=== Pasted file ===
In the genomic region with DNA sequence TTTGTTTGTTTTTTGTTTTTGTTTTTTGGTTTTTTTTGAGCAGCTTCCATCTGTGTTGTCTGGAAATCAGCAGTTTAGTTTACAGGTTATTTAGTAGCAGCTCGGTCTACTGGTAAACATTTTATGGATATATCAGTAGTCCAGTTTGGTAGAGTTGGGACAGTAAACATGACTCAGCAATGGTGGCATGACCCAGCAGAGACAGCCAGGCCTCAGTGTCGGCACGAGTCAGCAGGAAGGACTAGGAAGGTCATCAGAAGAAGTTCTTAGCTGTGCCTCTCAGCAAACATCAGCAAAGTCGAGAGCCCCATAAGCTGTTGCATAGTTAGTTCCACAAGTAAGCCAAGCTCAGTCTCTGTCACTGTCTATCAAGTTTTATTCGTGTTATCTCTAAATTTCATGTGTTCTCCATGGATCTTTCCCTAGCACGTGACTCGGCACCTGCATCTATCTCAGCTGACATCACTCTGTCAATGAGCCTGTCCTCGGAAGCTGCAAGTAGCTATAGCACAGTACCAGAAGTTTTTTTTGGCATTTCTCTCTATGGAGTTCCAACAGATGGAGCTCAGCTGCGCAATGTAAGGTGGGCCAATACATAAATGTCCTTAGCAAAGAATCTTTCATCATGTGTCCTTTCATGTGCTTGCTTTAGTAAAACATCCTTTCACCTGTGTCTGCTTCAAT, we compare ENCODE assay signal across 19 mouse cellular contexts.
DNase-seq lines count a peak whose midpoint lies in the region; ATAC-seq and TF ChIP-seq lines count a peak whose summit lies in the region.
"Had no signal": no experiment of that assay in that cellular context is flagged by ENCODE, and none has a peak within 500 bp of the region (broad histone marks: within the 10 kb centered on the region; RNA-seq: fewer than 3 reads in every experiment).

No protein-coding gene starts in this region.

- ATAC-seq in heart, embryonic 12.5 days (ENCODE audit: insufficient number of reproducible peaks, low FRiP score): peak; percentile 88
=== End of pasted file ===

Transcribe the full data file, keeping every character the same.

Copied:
In the genomic region with DNA sequence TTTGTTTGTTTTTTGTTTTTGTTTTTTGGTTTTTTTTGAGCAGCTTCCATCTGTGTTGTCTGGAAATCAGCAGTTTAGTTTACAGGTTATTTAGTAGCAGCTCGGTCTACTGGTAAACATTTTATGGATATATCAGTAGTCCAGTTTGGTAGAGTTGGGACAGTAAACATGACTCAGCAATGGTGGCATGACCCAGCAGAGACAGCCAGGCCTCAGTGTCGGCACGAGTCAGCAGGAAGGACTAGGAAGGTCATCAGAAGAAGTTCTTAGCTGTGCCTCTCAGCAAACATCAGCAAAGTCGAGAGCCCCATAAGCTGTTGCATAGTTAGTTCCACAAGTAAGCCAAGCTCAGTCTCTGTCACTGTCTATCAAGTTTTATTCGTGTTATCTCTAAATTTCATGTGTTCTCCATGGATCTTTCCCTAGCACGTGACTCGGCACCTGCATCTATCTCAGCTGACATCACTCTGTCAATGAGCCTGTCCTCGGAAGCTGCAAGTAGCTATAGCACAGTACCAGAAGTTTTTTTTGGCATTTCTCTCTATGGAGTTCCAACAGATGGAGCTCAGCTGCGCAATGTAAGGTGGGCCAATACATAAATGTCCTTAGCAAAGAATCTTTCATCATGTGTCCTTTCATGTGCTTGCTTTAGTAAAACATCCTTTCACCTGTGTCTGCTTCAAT, we compare ENCODE assay signal across 19 mouse cellular contexts.
DNase-seq lines count a peak whose midpoint lies in the region; ATAC-seq and TF ChIP-seq lines count a peak whose summit lies in the region.
"Had no signal": no experiment of that assay in that cellular context is flagged by ENCODE, and none has a peak within 500 bp of the region (broad histone marks: within the 10 kb centered on the region; RNA-seq: fewer than 3 reads in every experiment).

No protein-coding gene starts in this region.

- ATAC-seq in heart, embryonic 12.5 days (ENCODE audit: insufficient number of reproducible peaks, low FRiP score): peak; percentile 88